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What are the slowest changing languages (as measured by, e.g., a "glottochronological constant" or other methods)?

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  • I don't know all languages, but Greek is slow enough that Modern Greek speakers can pretty much understand Classical Greek. Just the grammar of the verb has changed. This question is difficult because many languages do not have ancient writings.
    – Perry Webb
    Commented Dec 26, 2023 at 12:19
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    @perry They can more or less get the gist of written Classical Greek. If they’re not trained in it, they would have very little chance of understanding a Greek speaker from 2,500 years ago – and even more so the other way around. Lots of other things have changed than just the verb, of course, but it is true that vocabulary has remained a lot more stable than in many other European languages. Commented Dec 26, 2023 at 19:04
  • Those languages are spoken in the areas where nothing ever happens. Take Lithuania — nothing happened there for 2000 years, no conquests, no migrations, no genocides. There's no other quieter corner of the world like Lithuania!
    – Yellow Sky
    Commented Dec 26, 2023 at 19:31
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    @YellowSky it's rare that a comment here makes me wish for the wider array of reactions available on facebook, slack, etc, but yours certainly made me long for a laugh reaction
    – Tristan
    Commented Dec 27, 2023 at 9:46

1 Answer 1

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In general, languages that are not in contact with other languages, and that are strongly standardized. Dead liturgical languages are a special case of that. Icelandic, Latin, Non-Colloquial Arabic and Sanskrit are the paradigm case. Lithuanian, Slavic languages and Tamil are also on the more-conservative end of the continuum.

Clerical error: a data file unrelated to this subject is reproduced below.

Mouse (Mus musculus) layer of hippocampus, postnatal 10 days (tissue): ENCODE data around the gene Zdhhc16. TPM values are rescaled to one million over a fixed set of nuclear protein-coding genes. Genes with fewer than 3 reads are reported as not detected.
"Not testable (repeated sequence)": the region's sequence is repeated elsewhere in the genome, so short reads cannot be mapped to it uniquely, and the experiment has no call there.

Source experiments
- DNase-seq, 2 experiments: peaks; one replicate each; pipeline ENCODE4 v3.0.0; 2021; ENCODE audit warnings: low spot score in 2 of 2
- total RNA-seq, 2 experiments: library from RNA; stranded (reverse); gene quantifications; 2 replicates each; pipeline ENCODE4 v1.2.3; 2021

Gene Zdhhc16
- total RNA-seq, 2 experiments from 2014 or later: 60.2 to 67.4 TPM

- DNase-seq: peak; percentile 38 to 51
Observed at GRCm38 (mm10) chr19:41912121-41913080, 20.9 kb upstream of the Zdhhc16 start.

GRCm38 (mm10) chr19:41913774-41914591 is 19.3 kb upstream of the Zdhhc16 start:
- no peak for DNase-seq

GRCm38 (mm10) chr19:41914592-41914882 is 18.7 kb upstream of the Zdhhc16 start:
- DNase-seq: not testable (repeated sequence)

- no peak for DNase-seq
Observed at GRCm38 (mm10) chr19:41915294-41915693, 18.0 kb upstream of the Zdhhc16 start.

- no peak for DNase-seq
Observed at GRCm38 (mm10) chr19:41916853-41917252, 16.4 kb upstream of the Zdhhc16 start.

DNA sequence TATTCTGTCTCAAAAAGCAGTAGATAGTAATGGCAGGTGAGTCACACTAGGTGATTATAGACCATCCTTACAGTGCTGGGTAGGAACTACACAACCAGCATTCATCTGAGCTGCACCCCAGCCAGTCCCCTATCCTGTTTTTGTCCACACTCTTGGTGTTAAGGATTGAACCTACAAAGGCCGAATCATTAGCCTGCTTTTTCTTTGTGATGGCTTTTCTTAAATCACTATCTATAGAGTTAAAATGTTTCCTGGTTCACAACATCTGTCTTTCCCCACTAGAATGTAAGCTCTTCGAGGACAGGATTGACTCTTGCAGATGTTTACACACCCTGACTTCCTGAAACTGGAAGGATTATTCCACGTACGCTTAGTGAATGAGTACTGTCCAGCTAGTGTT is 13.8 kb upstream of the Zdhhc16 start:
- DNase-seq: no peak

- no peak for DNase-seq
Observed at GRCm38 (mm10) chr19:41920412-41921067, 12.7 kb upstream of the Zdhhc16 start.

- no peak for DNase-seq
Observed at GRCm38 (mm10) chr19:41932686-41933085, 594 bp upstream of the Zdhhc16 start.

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    Could the downvoters comment why? Commented Dec 27, 2023 at 22:25
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    @AdamBittlingmayer The answer needs citations and data to support the claims.
    – Geremia
    Commented Dec 28, 2023 at 3:35
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    @AdamBittlingmayer I think this is a good answer.
    – fdb
    Commented Dec 28, 2023 at 23:53
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    It's not clear what "not in contact with other languages" means or how it applies to most of the named languages - Icelandic speakers may be isolated, but Slavs, Balts, and speakers of Indian languages don't appear to be.
    – Stuart F
    Commented Jan 4 at 11:55

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